The John Weatherwax papers relating to Diego Rivera and Frida Kahlo are owned by the Archives of American Art, Smithsonian Institution. Literary rights as possessed by the donor have been dedicated to public use for research, study, and scholarship. The collection is subject to all copyright laws.

Available Formats

This collection has been digitized and is available via the Archives of American Art's website.

How to Cite this Collection

John Weatherwax papers relating to Frida Kahlo and Diego Rivera, 1928-1988, bulk 1931-1933. Archives of American Art, Smithsonian Institution.

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Detailed Description and Container Inventory

Series 1: Correspondence, 1928-1988
(Box 1; 5 folders)

This series includes scattered correspondence between Weatherwax and several publishing houses regarding the possible publication of his English translation of the Mayan codex, Popol Vuh, as well a copy of the contract between Diego Rivera and Weatherwax for the illustrations. Also found are letters from painter, printmaker, and muralist Emmy Lou Packard concerning Diego and Frida, two telegrams from American novelist Upton Sinclair to John Weatherwax, and a letter from the Russian filmmaker, Sergei Eisenstein, to Rivera introducing Weatherwax. A copy of a letter written by Frida Kahlo to Clara and Gerald Strang, Weatherwax's sister and brother-in-law is also housed in this series.

Box Folder
1 1 Correspondence regarding the Popol Vuh Manuscript, 1930-1933, 1960
1 2 Correspondence with Emmy Lou Packard, 1982-1988
1 3 Miscellaneous Correspondence between Weatherwax and Others, 1928-1932, 1953, 1973-1975
1 4 Letters to Diego Rivera from Sergei Eisenstein, circa 1930
1 5 Letter from Frida Kahlo to Clara and Gerald Strang, 1931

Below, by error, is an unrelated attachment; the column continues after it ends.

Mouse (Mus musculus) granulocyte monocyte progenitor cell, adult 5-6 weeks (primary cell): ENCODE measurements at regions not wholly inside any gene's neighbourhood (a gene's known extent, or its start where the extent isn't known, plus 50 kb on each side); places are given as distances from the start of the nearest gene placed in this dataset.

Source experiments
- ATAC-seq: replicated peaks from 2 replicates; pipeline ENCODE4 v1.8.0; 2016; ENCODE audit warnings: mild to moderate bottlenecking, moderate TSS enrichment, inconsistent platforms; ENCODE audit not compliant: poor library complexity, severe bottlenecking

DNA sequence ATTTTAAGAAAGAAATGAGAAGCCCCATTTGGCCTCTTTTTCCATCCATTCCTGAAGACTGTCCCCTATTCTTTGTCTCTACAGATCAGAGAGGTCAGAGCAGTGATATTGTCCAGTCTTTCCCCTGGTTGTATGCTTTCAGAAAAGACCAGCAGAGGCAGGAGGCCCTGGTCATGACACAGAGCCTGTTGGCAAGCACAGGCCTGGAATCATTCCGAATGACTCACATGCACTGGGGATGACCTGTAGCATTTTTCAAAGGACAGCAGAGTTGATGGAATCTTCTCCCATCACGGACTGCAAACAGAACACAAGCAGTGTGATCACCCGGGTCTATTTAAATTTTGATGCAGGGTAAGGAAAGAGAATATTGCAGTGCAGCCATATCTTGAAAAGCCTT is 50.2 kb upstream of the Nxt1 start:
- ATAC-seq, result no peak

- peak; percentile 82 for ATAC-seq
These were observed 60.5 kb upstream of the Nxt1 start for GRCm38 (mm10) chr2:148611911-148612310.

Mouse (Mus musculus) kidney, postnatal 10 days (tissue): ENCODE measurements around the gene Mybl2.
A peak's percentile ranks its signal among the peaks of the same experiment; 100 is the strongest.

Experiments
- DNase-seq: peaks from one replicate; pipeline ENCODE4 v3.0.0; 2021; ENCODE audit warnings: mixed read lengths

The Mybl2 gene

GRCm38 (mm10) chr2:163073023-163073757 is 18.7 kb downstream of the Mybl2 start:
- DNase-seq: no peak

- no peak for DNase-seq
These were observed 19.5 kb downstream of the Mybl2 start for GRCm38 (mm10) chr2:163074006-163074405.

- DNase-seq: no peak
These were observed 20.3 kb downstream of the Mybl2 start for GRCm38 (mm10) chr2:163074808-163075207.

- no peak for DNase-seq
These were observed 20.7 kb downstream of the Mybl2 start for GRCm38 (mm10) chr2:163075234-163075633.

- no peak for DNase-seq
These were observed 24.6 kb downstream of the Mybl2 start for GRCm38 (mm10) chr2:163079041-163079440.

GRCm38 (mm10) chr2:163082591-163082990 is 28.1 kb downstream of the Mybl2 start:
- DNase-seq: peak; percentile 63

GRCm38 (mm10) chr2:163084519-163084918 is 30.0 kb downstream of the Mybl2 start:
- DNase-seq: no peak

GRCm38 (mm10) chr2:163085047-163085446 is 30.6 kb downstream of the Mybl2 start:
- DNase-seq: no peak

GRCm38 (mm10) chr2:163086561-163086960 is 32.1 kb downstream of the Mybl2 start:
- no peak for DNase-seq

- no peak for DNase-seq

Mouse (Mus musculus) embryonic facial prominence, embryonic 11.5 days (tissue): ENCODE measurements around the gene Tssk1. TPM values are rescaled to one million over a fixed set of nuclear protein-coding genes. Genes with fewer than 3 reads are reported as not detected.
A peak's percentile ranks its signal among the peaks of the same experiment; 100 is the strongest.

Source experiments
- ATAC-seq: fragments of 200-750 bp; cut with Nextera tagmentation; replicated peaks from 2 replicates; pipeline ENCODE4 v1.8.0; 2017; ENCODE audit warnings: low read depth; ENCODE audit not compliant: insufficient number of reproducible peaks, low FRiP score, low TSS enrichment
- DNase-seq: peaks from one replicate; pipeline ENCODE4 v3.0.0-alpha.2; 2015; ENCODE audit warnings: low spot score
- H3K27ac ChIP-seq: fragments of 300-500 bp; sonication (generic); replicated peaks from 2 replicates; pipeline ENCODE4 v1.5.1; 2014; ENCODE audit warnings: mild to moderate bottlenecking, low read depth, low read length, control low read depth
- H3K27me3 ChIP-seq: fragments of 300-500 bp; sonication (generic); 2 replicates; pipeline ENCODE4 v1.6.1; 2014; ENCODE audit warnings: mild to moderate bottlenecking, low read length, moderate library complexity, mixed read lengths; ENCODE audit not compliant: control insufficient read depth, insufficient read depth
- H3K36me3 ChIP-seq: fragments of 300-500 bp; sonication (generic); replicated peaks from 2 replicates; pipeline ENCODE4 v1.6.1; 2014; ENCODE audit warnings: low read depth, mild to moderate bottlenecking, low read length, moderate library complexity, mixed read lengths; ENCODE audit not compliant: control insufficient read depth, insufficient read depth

Series 2: Manuscripts and Notes, circa 1930-1971
(Box 1; 14 folders)

Finished or draft copies of short stories by Weatherwax including his unpublished English translation of the ancient Mayan text Popol Vuh, entitled "Seven Times the Colour of Fire". Additional manuscripts include "The Archer of Itza" by Weatherwax and "Sun Tiger and Moon Tiger" by Clara Fowler Weatherwax, both of which are translations of Mayan stories. Also found are several draft manuscripts of stories concerning Diego Rivera and Frida Kahlo, which include "Diego", "Diego, Galka and Toby" about art dealer Galka Scheyer's visit to Diego Rivera's studio in San Francisco containing references to the Blue Rider exhibition she organized in the early 1930s of the work of the artists collective, the "Blue Four" (Dar Blaue Vier). Several versions of Weatherwax's manuscript "The Queen of Montgomery Street" are also found in this series. Also found are notes regarding several sheets of graph paper Rivera used to square off and draw his murals to scale and a photograph of a handwritten note by Frida Kahlo.

Box Folder
1 6 The Archer of Itza, circa 1971
1 7 "Diego", circa mid-1900s
(multiple versions)
1 8 "Diego, Galka and Toby", circa mid-1900s
(multiple versions)
1 9-10 "The Queen of Montgomery Street", 1930- circa mid-1900s
(multiple versions; 2 folders)
1 11-13 "Seven Times the Color of Fire" (Draft One), circa 1931
(3 folders)
1 14-16 "Seven Times the Color of Fire" (Draft Two), circa mid-1900s
(3 folders)
1 17 "Sun Tiger and Moon Tiger" (Draft One), circa 1930s
1 18 "Sun Tiger and Moon Tiger" (Draft Two), circa mid-1900s
1 19 Notes, circa 1930-1931

Series 3: Printed Material, 1931-1987
(Box 1; 4 folders)

Clippings from various Spanish and English language newspapers and magazines regarding Rivera and Kahlo's 1931 visit to San Francisco and other printed matter. Also found are reproductions of Rivera's watercolor illustrations he designed for "Seven Times the Colour of Fire".

Box Folder
1 20 Exhibition and Event Announcements, 1955-1986
1 21 News Clippings, 1931-1986
1 22 Reproductions of Diego Rivera Watercolors for "Seven Times the Colour of Fire", 1960
1 23 Miscellaneous Printed Material, 1987, circa mid-1900s

Series 4: Photographs, circa 1930s, 1974
(Box 1; 3 folders)

Several sepia tint photographs of Diego Rivera and a Paul Juley photograph of Rivera with his wife Frida Kahlo at the studio of Ralph Stackpole in San Francisco. The photograph includes a handwritten dedication by Rivera to William Gerstle. Two photographs of murals by Diego Rivera, photographs of Rivera's watercolor illustrations he designed for "Seven Times the Colour of Fire", and photo negatives of the Juley photograph complete this series.

Box Folder
1 24 Photographs of Diego Rivera and Frida Kahlo, circa 1931
1 25 Photographs of Murals, circa 1930s
1 26 Photographs of Diego Rivera Watercolors for "Seven Times the Colour of Fire", circa 1931, 1974